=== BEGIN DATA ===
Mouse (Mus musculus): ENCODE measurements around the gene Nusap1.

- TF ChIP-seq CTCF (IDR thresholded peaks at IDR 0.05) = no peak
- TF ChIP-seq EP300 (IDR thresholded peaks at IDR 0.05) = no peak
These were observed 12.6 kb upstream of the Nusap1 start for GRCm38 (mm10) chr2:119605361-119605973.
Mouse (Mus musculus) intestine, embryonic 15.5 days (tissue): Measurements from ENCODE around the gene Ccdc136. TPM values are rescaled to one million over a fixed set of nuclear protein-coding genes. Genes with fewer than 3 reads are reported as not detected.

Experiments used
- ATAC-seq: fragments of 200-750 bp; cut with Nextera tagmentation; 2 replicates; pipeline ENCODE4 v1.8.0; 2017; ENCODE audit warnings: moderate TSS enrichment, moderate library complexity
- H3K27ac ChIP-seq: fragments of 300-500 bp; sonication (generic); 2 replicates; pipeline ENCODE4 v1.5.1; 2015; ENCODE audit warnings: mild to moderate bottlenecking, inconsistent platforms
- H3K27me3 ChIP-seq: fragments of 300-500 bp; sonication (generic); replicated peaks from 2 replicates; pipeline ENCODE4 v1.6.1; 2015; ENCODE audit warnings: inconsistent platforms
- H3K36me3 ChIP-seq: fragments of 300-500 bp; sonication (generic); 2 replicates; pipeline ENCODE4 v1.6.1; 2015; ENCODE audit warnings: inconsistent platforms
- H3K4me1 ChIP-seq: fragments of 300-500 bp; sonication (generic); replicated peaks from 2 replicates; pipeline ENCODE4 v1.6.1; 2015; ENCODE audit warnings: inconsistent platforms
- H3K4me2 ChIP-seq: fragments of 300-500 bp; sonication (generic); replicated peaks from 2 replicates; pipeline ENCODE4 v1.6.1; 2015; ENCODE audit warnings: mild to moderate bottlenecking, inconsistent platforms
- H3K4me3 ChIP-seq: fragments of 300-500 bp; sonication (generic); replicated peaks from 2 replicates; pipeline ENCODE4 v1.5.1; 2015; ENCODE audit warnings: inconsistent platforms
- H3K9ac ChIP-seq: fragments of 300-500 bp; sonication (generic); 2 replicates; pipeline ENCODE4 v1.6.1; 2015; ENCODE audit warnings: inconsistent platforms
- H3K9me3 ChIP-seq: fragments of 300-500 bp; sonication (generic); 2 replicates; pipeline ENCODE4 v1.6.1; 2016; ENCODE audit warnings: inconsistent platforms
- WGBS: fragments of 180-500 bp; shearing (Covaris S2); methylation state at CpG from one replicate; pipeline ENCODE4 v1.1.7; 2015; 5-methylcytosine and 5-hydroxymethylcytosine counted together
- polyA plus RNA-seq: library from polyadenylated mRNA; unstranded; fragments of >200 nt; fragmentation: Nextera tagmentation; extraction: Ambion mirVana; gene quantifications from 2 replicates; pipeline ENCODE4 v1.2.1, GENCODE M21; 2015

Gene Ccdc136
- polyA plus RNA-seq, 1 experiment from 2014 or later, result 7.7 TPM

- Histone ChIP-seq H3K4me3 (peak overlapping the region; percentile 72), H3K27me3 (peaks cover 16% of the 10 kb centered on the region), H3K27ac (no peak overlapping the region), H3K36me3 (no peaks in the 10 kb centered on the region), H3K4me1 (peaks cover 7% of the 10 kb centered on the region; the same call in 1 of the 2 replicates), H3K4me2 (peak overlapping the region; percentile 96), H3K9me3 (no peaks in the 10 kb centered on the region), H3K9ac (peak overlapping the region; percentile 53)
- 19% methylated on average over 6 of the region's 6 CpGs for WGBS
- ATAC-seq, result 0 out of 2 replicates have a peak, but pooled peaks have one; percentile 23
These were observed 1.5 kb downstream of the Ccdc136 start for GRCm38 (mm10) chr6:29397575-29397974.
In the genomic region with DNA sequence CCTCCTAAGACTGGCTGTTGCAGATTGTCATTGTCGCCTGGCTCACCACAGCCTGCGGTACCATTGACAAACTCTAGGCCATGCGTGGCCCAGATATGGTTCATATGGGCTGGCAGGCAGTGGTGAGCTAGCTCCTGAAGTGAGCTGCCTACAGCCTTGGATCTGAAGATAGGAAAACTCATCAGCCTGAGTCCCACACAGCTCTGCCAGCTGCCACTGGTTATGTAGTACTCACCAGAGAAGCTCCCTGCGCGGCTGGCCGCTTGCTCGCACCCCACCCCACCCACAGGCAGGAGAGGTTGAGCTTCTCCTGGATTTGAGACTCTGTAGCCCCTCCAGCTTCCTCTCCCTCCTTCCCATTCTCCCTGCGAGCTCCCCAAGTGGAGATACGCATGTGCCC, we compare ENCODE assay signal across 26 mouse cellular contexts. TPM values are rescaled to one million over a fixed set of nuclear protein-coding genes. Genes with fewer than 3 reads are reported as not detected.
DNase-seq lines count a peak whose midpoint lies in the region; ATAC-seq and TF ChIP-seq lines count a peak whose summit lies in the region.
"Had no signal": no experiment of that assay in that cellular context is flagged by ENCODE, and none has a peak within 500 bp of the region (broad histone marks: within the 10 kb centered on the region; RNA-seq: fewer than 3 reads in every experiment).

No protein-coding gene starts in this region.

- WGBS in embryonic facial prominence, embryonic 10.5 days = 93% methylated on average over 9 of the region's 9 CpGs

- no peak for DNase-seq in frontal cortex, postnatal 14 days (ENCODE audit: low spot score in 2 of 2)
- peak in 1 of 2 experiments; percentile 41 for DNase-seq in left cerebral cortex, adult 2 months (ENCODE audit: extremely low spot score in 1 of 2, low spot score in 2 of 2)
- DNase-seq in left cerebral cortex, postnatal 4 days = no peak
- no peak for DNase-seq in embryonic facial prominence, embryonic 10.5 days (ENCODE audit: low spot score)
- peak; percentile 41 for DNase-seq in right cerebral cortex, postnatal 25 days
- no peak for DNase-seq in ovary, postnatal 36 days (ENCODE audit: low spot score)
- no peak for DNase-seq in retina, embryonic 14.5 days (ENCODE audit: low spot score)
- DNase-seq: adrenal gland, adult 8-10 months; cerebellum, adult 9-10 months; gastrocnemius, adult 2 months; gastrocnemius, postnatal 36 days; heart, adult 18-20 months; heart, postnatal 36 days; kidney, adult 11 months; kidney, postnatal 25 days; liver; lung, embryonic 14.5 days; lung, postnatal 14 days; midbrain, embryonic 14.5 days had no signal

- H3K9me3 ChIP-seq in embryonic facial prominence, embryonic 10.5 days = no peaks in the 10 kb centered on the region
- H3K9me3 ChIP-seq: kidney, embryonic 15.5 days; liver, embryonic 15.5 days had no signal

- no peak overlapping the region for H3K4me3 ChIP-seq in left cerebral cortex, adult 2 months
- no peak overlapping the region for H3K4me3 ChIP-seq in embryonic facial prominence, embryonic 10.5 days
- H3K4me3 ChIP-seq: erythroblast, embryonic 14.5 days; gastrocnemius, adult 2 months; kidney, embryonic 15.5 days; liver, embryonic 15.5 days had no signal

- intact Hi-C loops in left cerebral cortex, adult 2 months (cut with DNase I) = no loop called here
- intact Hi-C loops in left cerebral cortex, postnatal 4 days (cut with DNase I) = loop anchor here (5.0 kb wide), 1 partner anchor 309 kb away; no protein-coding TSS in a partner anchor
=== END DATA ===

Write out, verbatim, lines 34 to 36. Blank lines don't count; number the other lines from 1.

- no peak for DNase-seq in ovary, postnatal 36 days (ENCODE audit: low spot score)
- no peak for DNase-seq in retina, embryonic 14.5 days (ENCODE audit: low spot score)
- DNase-seq: adrenal gland, adult 8-10 months; cerebellum, adult 9-10 months; gastrocnemius, adult 2 months; gastrocnemius, postnatal 36 days; heart, adult 18-20 months; heart, postnatal 36 days; kidney, adult 11 months; kidney, postnatal 25 days; liver; lung, embryonic 14.5 days; lung, postnatal 14 days; midbrain, embryonic 14.5 days had no signal